Which gas is produced in open dumps from the decomposition of biodegradable waste? (16 effects of methane) 

In this article, it shall be explored which gas is produced in open dumps from the decomposition of biodegradable waste. Other topics that shall be covered too would include: 

  • What is biodegradable waste?
  • Why is biodegradable waste important?
  • How is waste discarded?
  • What is an open dump?
  • What is the relation between Methane and global warming?

Which gas is produced in open dumps from the decomposition of biodegradable waste?

Methane is produced from the decomposition of biodegradable waste in open dumps. Methane is quite harmful to both the environment and human health. Methane is a very strong greenhouse gas (80 times more potent than carbon dioxide). 

Methane is involved in the formation of ground-level ozone which is toxic to life. Methane also causes the yellowing of plants’ leaves.

Research states that methane leads to 1 million premature deaths every year. Other medical effects of methane are headaches, nausea, mood changes, imbalance, and blurred vision to name a few.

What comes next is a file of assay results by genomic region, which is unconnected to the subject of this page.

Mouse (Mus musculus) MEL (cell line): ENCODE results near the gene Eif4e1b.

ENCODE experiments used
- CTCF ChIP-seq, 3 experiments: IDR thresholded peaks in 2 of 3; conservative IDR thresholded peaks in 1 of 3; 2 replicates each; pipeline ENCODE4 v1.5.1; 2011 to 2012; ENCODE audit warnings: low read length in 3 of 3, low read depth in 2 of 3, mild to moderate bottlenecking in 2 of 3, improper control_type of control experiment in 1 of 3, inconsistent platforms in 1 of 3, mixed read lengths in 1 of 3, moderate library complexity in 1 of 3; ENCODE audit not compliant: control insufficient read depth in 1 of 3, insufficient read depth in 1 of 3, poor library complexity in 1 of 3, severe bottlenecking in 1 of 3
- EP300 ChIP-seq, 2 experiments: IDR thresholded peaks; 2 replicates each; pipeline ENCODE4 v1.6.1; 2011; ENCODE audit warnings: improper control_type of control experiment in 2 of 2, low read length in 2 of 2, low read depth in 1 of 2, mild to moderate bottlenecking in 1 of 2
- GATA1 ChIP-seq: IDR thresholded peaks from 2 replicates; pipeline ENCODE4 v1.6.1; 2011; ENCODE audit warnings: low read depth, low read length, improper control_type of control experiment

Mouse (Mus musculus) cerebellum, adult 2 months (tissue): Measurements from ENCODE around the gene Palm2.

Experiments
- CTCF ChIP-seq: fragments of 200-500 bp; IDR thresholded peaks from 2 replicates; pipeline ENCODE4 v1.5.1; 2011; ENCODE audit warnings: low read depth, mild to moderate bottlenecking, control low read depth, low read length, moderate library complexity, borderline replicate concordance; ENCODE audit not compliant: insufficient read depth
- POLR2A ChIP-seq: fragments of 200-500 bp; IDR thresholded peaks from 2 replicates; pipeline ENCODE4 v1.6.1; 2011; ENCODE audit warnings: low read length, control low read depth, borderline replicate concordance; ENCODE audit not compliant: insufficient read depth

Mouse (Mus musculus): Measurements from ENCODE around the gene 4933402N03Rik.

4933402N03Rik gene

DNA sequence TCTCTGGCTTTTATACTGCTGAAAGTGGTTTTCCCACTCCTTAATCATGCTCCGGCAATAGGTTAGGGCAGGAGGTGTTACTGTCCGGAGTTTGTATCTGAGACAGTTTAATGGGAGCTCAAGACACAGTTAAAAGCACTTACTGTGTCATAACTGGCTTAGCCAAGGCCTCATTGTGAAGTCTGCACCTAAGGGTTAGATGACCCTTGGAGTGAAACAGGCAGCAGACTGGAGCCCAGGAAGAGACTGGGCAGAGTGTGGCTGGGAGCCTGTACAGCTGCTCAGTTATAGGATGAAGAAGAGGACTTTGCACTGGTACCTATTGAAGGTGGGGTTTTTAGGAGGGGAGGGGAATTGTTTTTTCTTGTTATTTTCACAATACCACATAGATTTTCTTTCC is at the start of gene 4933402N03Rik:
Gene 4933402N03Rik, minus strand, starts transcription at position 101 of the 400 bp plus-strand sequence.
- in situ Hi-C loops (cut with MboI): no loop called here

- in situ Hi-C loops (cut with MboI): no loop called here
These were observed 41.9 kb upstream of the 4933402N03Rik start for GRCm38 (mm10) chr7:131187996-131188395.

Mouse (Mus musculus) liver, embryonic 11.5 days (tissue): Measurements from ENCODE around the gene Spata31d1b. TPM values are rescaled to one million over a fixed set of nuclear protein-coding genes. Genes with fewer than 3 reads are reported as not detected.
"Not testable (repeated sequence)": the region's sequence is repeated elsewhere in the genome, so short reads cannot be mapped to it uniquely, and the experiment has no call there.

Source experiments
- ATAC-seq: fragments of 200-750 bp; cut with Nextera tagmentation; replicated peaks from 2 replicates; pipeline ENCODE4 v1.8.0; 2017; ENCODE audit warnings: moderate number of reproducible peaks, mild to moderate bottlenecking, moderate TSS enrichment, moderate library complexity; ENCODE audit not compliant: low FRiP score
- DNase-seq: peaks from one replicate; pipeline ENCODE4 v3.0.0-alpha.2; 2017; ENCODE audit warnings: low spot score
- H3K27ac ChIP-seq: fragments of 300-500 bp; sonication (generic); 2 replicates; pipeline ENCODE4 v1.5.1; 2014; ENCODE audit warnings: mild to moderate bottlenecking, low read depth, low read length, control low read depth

What is biodegradable waste?

Biodegradable waste is waste that can be degraded by nature. Biodegradable waste is usually made up of natural materials which can be broken down by the action of microbes. 

Biodegradability is the process through which complex substances are broken down into simpler substances by the action of microbes and various other mediators such as air, and water. 

Biodegradability is the earth’s natural way of dealing with and discarding waste. It may also be assumed that nature is innately programmed to dispose of waste because of the negative impacts of waste on the environment and life in general. 

Concerning biodegradability, there is a rule of thumb among environmentalists. That is natural substances are readily biodegradable whereas man-made substances are not readily biodegradable. 

Plastic is perhaps the best example when it comes to the topic of biodegradability; also conveying why biodegradability is so important for life on earth. 

Plastics are polymers that are synthetic or in other words man-made. These polymers are designed and structured in a way to give off maximum economic benefits. However, the structure of these polymers makes it unable for microbes to break them down.

As a result, plastics remain in the environment for hundreds of years. Some researchers say that it may take more than 400 years for plastics to biodegrade. 

During this span, plastics cause almost innumerable negative impacts on the environment, animals, plants and human health.